Friday, February 13, 2009

Diet Essentials For Everyone

I was browsing through Google Reader and I would just like to copy these 2 lists about healthy and unhealthy foods. No, I did not make this list myself but I want to have a copy here in my blog to serve as my personal reminders. Thanks to ThatsFit.com for these fantastic posts!

Diet Essentials For Everyone
10 Essential Diet Basics

Eat a diet full of color
Colorful fruits and vegetables are stocked with fiber, vitamins, minerals, and antioxidants. They're low in calories and can help you stay satisfied longer.

Eat whole grains
Unlike white products, whole grains are unrefined products with their nutrients and fiber intact. Make your grains 100% and they'll help you maintain blood sugar levels with less spiking and crashing throughout the day. They'll also keep you satisfied longer.

Eat good fats
Not all fats are bad. Some fats are good for us -- like olive oil instead of butter or margarine, and some nuts and seeds.

Eat often
Start with a hearty breakfast and commit to eating throughout the day to keep your metabolism stable. Aim for three meals a day, plus a few healthy snacks too.

Snack before meals
Snacking before dinner won't ruin your appetite. It may actually help it. Healthy snacking can prevent you from overeating come meal time.

Eat whole, fresh foods
Whenever possible, purchase fresh foods and avoid the pre-packaged items lining the shelves at your local grocery store. These foods are typically higher in calories, fat, and sodium and have depleted nutrients due to preservatives.

Keep moving
Our bodies were designed for movement. And we need daily exercise to keep them strong. Exercise is good for our muscles, our hearts, even our sleep patterns.

Treat yourself
It's OK to indulge once a while. If we don't, deprivation sets in and so might overindulgence. So have your cake -- just have it moderation.

Decipher food labels
Read your labels. And make sure when you review the details you understand whether the calories and fat listed are per serving or for the entire container. And if there's a word you can't pronounce, it's likely something you don't need to ingest.

Beware of liquid calories
One 12-ounce can of regular soda can contain 10 teaspoons of sugar and enough calories to ruin the day. Sure to add weight, these drinks should be replaced with water.


Surprisingly Unhealthy Foods

Pasta Salad
The veggies included in most pasta salad recipes is great, but the white-flour pasta is not (close relative to white bread).

Pretzels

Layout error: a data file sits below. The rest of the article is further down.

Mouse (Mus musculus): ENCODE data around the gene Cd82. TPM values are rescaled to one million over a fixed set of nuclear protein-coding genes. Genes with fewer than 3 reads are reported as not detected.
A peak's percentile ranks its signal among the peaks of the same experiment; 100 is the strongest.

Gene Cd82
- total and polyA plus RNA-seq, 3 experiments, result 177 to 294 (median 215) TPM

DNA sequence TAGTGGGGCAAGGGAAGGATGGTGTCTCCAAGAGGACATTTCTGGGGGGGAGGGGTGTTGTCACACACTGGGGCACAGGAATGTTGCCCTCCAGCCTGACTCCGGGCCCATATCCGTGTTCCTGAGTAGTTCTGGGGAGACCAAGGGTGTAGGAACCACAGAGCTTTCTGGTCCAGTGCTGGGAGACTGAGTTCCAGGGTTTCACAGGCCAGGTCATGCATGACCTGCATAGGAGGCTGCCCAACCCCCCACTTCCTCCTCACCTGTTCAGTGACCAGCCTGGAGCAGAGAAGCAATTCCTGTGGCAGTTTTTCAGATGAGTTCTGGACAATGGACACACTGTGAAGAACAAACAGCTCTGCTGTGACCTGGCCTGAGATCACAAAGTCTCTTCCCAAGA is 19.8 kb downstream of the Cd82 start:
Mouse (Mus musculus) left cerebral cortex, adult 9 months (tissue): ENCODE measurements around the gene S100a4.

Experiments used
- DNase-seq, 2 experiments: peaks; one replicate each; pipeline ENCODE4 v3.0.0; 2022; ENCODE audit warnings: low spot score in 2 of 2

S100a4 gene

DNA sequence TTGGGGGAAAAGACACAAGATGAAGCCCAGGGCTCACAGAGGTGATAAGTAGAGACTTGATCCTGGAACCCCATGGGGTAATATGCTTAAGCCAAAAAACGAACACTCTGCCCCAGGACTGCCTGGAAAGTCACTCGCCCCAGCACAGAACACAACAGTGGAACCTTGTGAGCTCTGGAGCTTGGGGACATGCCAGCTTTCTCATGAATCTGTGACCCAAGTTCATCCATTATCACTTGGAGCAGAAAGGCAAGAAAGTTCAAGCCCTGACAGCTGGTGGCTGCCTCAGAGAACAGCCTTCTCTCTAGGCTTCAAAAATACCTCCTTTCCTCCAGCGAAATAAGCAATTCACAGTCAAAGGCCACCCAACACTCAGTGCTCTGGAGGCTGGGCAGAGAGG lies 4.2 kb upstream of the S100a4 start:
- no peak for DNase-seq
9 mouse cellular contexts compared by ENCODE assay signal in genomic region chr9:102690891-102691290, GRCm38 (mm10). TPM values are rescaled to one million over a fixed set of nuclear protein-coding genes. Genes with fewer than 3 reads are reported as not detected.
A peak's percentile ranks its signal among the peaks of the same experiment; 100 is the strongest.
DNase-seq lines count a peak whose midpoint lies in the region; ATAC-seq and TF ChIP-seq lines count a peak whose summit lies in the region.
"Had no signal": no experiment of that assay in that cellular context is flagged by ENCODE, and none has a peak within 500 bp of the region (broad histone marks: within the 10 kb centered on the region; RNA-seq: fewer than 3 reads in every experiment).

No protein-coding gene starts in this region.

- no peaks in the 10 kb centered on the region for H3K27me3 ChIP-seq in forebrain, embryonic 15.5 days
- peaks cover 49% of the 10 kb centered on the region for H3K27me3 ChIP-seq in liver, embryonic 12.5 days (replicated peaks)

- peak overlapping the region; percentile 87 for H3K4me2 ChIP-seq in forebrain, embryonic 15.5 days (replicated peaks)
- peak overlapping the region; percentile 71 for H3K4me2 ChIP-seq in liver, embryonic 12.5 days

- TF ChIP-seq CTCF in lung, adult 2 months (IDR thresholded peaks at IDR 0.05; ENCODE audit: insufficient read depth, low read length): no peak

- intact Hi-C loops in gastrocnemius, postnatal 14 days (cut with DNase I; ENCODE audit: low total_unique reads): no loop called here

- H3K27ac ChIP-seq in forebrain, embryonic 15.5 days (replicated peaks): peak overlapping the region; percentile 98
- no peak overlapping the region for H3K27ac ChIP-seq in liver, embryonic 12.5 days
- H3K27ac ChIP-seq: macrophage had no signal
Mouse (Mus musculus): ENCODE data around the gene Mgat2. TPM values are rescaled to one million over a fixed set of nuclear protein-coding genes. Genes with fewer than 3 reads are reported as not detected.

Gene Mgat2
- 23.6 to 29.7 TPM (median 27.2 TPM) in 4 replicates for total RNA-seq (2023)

They may be low in calories (around 110 calories per ounce) but they can raise your blood sugar faster than jelly beans or ice cream -- so be careful!

Baked Beans
Although beans are high in fiber (which can help you feel fuller) in baked bean recipes they're often covered in a sauce full of brown and white sugars -- 1 cup of baked beans can have as much sugar as an 8oz soda.

California Rolls
The seaweed wrap is full of essential nutrients, but the imitation crab and white rice are both high in carbs and low in protein. Men's Health calls California rolls "Japanese sugar cubes."

Low-Fat Salad Dressing
Taking the fat out of the dressing does drastically reduce its calorie count, but studies have shown that taking the fat out of a salad also reduces the nutrients and antioxidants a person absorbs. So it's better to go with a full-fat dressing made with olive oil or canola oil.

Yogurt with Fruit on the Bottom
Yogurt is healthy and fruit is healthy, but when you put the two together they almost never are. Cornsyrup is the culprit, causing the sugar content to go so high it pretty much cancels out any health benefits the yogurt had to start with.

Corn Oil
It has lots of Omega-6 fatty acids, but very few Omega-3s. Both are good for you, but studies show ingesting them out of balance can cause inflammation. Olive oils and canola oils are better choices because their fats are more balanced.

Granola Bars
While granola is made with whole oats (full of nutrients and fiber) in a granola bar they basically get glued to each other with sugar (corn syrup, honey, and barley malt).

Croutons
Croutons are usually made with refined flour -- which has a higher glycemic index than sugar. Thankfully they're tiny, so their negative impact usually is too.

Fruit Cocktail in a Can
Again, it's the sugar! Most fruit cocktails are canned in heavy syrup and can include as much as 23g of added sugar. Look for fruit canned in "100% fruit juice," or better yet make your own fresh fruit cocktail!

photo credit, jenny downing

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